Robin Hames

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Using JQuery Ajax method to pass Json to a MVC3 Action and return a partial view

 

ASP.NET MVC3 provides out of the box support for binding a Json data object into a Model on postback. This maybe used with a JQuery Ajax function call to post selected data back to an action. It is also possible to return a partial view from the same action, and refresh this from the ajax success function. For example:

In my MVC3 Razor project, I create two model classes:

public class NameResponseModel
{
    public string Name { get; set; }
    public DateTime CurrentDateTime { get; set; }
    public IList<int> Numbers { get; set; }
}

public class UpdateNameModel
{
    public string Name { get; set; }
    public IEnumerable<int> Numbers { get; set; }
}

The UpdateNameModel will be used to retrieve data submitted by the Ajax method call. It is this model that the Json object will bind to. The NameResponseModel class is used to pass information back to the UI via a template view.

In the Views/Shared/DisplayTemplates folder, I created a template that is strongly typed to the NameResponseModel class, called NameResponseModel.cshtml:

@model MvcJQuery.Models.NameResponseModel

<div>
<div class="display-label">
    Name: @Html.DisplayFor(m => m.Name)
</div>
<div class="display-label">
    Current Date Time: @Html.DisplayFor(m => m.CurrentDateTime)
</div>
@{
    var numbersCount = Model.Numbers.Count;
   
    for(int numberIndex = 0; numberIndex < numbersCount; numberIndex++)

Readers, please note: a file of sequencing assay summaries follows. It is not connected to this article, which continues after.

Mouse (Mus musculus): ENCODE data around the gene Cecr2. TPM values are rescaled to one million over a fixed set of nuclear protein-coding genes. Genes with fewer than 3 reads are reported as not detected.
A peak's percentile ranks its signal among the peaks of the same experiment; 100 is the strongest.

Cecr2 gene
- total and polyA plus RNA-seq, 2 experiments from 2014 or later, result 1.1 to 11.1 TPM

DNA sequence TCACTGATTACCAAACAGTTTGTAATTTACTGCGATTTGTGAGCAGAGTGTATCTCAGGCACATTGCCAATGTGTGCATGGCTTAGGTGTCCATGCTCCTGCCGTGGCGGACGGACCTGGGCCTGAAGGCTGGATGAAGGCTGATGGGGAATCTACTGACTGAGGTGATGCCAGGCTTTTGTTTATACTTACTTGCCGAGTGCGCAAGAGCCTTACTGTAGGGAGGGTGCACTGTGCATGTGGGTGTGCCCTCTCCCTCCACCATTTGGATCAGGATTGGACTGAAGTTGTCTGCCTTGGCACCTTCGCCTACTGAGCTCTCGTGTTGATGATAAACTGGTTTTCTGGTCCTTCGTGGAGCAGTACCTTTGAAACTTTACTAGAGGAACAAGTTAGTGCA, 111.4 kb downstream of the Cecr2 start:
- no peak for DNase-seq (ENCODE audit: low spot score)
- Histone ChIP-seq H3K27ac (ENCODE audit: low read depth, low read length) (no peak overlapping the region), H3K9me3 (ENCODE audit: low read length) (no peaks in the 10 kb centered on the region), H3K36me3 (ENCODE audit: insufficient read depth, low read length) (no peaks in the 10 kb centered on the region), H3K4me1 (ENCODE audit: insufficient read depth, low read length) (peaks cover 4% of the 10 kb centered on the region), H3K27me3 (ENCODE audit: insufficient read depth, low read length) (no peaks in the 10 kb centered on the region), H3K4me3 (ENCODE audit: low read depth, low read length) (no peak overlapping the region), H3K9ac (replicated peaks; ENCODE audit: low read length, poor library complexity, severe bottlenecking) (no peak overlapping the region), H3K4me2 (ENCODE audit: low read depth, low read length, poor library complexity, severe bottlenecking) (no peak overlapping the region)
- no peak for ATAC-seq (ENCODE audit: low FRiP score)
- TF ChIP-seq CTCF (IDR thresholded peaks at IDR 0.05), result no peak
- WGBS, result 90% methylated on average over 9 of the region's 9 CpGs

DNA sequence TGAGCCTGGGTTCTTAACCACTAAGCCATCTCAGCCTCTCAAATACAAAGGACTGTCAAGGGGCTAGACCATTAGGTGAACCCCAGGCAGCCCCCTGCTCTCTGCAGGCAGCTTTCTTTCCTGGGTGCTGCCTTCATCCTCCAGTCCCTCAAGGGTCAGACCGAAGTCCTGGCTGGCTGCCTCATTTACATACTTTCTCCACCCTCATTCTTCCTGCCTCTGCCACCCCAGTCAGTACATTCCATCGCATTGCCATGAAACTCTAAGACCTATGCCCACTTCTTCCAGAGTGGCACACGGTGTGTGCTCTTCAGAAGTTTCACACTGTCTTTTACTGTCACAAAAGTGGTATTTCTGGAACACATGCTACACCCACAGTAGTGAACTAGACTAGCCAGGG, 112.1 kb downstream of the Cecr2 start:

{
        <div class="display-label">
            Number: @numberIndex = @Html.DisplayFor(m => m.Numbers[numberIndex])
        </div>
    }
}
</div>

This template simply displays the contents of the associated NameResponseModel object.

Next, in the Home Controller, I added the following action:

public ActionResult UpdateName(UpdateNameModel updateNameModel)
{
    return PartialView("DisplayTemplates/NameResponseModel", new NameResponseModel
    {
        Name = updateNameModel.Name,
        CurrentDateTime = DateTime.Now,
        Numbers = updateNameModel.Numbers.ToList()
    });
}

This action takes a UpdateNameModel object as a parameter and simply copies this into a new instance of the NameResponseModel. It then returns the display template as a partial view.

Finally, my Home/Index.cshtml view looks like this:

@{
    ViewBag.Title = "Home Page";
}

<script type="text/javascript">
    $(function () {
        $('#UpdateName').click(function () {
            var inputName = $('#Name').val();
            var dataResponse = { Name: inputName, Numbers: [1, 45, 67, 89] };
            $.ajax({
                type: 'POST',
                contentType: 'application/json; charset=utf-8',
                data: JSON.stringify(dataResponse),
                dataType: 'html',
                url: '@Url.Action("UpdateName")',
                success: function(result) {
                    $('#Response').html(result);
                }
            });
        });
    });
</script>


<h2>@ViewBag.Message</h2>
<p>
    To learn more about ASP.NET MVC visit <a href="http://asp.net/mvc" title="ASP.NET MVC Website">http://asp.net/mvc</a>.